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Leica’s “Leitz Phone 2” has a giant 1-inch camera sensor, magnetic lens cap

Meet the Leica Leitz Phone 2, a phone from the famous German camera manufacturer that is exclusive to… Japan? If smartphones are eating into the camera market, it makes sense that some camera companies would try to go the other way.

Leica is not a smartphone company, though, so the company actually building this phone is Sharp! Now the Japan exclusivity makes sense. If you have to base your branded smartphone on somebody else’s hardware, it’s hard to go wrong with using the Sharp Aquos R7, a stunningly unique Android phone that dumps a lot of the dumb phone trends other manufacturers mindlessly stick to. The R7 went out the door with Leica-branded optics, so this is apparently the other half of that deal.

Sharp is no stranger to unique smartphone designs, and the Leica and its R7 sister phone make a lot of good decisions. Instead of a bunch of questionably useful tiny rear cameras, you get one giant camera: a 1-inch Sony IMX989 sensor. That’s the biggest currently available on a smartphone. Normally the IMX989 is 50 MP, but Leica is cropping it a bit and lists a “47.2-megapixel effective pixel count.” The display is flat, a great change from the senselessly curved and distorted screens that companies typically put on flagship Android phones. The curved screen gimmick is driven by Samsung, display supplier to most of the world’s smartphones, but here the display is made by Sharp, a 6.6-inch 2730×1260 OLED with a definitely overkill 240 Hz refresh rate.

The other unique feature Sharp brings to the table is that it is seemingly the only company interested in Qualcomm’s giant 3D Sonic Max in-screen fingerprint sensor. The biggest problem with in-screen fingerprint sensors is that there’s no tactile guidance for where to stick your finger, so it’s easy to miss the sensor slightly and get a bad read. Qualcomm’s 3D Sonic Max sensor is huge, though—big enough to fit two fingers, so you won’t miss it. This sensor came out in 2019, but no one uses it because it’s expensive.

The screen corners don't match the body corners, leading to this two-tone bezel look.
Enlarge / The screen corners don’t match the body corners, leading to this two-tone bezel look.


As for the actual Leica contributions to this phone, it has a redesigned aluminum frame with 90-degree corners and a grippy, knurled texture running down the side of the frame. The display design could be better. The 90-degree corners make the front a bit awkward, since the display is still pulled from the rounded-cornered Aquos R7, so the phone now has a screen that doesn’t match the body corners. You get rounded display corners with a matching black bezel, and then the 90-degree aluminum corners, which give the front an odd, dual-bezel look. Some phones, like the Galaxy S22 Ultra, have 90-degree corners, but they do better in the looks department thanks to matching screens.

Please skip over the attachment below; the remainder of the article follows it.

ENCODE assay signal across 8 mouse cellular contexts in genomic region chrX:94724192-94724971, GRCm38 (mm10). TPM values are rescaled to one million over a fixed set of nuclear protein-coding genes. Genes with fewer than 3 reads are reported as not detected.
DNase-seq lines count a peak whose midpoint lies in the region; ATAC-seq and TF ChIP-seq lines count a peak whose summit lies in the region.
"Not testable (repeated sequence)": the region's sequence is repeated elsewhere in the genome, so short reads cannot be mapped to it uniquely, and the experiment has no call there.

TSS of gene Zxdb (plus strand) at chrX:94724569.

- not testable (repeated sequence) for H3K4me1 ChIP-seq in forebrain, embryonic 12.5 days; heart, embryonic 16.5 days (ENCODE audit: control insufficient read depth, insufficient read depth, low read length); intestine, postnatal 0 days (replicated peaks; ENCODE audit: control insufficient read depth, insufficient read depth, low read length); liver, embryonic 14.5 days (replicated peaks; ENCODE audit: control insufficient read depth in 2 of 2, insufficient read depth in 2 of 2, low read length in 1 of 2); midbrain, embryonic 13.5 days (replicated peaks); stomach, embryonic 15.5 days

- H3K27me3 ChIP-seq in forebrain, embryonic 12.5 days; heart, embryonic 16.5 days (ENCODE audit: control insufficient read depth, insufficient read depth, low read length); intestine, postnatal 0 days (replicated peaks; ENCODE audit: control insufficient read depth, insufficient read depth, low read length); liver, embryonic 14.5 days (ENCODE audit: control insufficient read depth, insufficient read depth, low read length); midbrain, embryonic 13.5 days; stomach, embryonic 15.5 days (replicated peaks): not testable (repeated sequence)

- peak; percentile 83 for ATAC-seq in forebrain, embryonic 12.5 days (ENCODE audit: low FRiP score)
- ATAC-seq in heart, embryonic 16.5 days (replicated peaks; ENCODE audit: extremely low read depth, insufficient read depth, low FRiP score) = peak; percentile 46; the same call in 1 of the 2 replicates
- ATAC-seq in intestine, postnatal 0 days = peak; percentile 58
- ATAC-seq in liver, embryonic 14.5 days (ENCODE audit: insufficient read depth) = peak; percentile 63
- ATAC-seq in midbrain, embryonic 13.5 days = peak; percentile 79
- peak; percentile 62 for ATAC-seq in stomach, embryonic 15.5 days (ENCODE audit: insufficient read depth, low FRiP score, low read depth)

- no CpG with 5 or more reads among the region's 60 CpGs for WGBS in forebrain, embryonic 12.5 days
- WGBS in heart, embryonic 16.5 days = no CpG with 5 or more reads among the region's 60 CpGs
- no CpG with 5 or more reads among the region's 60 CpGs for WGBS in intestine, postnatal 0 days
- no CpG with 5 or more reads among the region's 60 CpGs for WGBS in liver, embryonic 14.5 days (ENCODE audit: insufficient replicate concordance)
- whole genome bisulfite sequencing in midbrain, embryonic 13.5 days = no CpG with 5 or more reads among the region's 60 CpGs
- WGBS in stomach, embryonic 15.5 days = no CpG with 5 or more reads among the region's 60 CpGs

Leica naturally paid a lot of attention to the rear camera design. The 1-inch camera sensor needs a big rear camera bump, but not as big as Leica decided to go with, and the circular camera bump now extends to cover the LED flash and the non-photography 2 MP distance-measurement sensor. To replicate the “real camera” feeling, the Leica Leitz Phone 2 has a big, magnetic camera lens cover that clips overtop of the whole rear camera bump. There’s even a black case for it, which sort of looks like it’s trying to replicate the traditional black and silver camera design, but it doesn’t seem to be textured.

The lens cap and black case really give off that
Enlarge / The lens cap and black case really give off that “real camera” vibe.


Leica is not the camera manufacturer here, but it did make a “proprietary software engine” that “brings this typical ‘Leica look’ to smartphone photography.” It has three filters named after Leica lenses that try to replicate bokeh and various focal lengths. There’s a “Golden Hour widget” that presumably tells you when it’s an hour before sundown and a widget that shows images from the Leica Fotografie International Gallery.

The spec sheet is the same as the Aquos R7: a Snapdragon 8 Gen 1 SoC, 12GB of RAM, 512GB of storage (that’s actually double the R7), a 5000 mAh battery, IP68 dust and water resistance, and Android 12. There’s even a headphone jack.

You’re going to pay a premium for that red dot (and the storage bump), though. The price in Japan is 225,360 yen (~$1,580), while the normal R7 is 189,360 yen, or ~$1,365.

Listing image by Leica

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